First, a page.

How ‘Del Boy’ became a literary copyright work


Carl Steele & Christopher Fotheringham

How ‘Del Boy’ became a literary copyright work

shutterstock_1392370706_paul rushton

Parody, pastiche, and passing off all starred in this 'UK first', say Carl Steele and Christopher Fotheringham of Ashfords.

In a landmark decision of Deputy High Court Judge John Kimbell QC, in the case of Shazam Productions v Only Fools The Dining Experience and others [2022] EWHC 1379 (IPEC), the fictional character ‘Del Boy’ (who appears in the famous British TV sitcom “Only Fools and Horses” (OFAH)) has been recognised as a literary copyright work, separate from the scripts for the sitcom in which he featured.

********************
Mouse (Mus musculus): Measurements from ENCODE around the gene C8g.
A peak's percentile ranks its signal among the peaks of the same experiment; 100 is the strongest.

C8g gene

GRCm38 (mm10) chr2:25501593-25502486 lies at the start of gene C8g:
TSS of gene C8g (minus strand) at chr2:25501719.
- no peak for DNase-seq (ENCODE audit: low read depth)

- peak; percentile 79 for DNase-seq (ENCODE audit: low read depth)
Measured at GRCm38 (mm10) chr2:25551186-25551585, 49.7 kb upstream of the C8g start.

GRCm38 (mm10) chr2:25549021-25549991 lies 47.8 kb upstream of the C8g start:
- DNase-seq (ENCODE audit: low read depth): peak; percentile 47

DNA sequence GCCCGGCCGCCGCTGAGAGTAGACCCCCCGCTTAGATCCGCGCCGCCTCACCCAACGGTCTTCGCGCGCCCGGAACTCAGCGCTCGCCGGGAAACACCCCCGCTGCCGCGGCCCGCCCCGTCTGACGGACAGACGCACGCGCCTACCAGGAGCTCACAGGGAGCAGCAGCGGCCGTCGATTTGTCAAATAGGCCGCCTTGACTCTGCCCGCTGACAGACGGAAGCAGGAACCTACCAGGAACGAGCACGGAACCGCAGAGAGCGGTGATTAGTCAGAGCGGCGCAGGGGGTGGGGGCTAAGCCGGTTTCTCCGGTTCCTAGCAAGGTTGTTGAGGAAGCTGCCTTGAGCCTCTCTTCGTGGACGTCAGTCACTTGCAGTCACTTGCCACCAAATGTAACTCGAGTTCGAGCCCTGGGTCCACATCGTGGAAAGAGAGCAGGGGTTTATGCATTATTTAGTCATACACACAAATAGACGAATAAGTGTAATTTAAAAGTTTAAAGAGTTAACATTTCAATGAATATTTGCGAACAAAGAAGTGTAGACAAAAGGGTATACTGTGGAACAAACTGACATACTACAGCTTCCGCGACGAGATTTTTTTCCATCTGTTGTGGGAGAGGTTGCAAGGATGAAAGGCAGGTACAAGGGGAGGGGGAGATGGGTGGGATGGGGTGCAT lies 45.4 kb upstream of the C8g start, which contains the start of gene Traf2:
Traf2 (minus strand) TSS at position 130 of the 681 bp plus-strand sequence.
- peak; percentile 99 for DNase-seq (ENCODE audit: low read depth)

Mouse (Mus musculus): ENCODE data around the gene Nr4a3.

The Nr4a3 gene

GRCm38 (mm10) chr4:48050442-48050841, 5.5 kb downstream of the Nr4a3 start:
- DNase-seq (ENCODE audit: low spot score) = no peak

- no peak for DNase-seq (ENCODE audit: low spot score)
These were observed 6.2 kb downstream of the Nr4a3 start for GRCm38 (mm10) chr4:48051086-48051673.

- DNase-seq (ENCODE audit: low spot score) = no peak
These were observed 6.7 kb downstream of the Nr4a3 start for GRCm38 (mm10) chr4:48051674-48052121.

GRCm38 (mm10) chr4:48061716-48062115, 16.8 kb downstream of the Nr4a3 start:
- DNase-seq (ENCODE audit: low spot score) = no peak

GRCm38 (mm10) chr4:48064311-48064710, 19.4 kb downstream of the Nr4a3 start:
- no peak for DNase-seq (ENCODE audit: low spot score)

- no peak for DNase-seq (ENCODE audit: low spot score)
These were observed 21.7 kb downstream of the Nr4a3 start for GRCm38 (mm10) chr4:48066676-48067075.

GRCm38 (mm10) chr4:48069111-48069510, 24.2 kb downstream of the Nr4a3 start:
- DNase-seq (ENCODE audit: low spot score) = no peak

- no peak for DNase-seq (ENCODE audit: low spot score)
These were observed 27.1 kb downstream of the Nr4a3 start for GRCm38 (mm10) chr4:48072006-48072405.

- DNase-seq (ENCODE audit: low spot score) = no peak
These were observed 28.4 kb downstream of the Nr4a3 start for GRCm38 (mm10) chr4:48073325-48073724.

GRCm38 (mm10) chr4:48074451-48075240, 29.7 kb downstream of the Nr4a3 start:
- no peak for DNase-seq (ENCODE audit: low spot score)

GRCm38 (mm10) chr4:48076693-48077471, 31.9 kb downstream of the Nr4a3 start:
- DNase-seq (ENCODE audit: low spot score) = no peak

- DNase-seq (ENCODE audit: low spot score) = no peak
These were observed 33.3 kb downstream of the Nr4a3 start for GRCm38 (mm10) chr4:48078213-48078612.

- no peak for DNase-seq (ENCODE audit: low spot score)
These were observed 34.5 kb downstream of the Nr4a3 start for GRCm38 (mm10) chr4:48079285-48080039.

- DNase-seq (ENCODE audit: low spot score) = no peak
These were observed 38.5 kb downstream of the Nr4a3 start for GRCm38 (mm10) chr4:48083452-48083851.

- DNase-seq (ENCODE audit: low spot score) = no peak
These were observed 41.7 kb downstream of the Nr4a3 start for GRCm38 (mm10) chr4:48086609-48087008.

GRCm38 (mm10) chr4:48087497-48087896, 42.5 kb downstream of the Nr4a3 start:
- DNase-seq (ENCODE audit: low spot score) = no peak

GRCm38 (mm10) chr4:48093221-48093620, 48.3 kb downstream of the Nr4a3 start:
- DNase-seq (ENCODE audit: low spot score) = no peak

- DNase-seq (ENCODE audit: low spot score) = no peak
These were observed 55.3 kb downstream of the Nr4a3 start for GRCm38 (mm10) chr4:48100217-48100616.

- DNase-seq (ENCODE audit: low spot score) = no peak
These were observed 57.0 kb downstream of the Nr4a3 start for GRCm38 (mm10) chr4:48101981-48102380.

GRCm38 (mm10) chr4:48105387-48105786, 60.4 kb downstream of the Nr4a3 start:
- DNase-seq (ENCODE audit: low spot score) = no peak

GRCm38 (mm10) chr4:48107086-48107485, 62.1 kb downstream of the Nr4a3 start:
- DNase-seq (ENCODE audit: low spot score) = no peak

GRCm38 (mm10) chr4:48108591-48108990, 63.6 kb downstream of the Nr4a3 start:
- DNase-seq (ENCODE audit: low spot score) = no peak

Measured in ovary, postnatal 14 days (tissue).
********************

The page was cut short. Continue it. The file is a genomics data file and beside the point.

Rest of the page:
The writers believe this is the first time in this country that a fictional character has been recognised as a standalone copyright work. The decision has major implications for those who wish to use such characters and who, in the past, might not have sought the copyright owner’s permission to do so.

The decision also addresses, for the first time in this jurisdiction, the meaning of the defences of ’fair dealing’ with a copyright work for the purposes of parody or pastiche.

UK, Copyright, pastiche, Only fools and horses, parody, work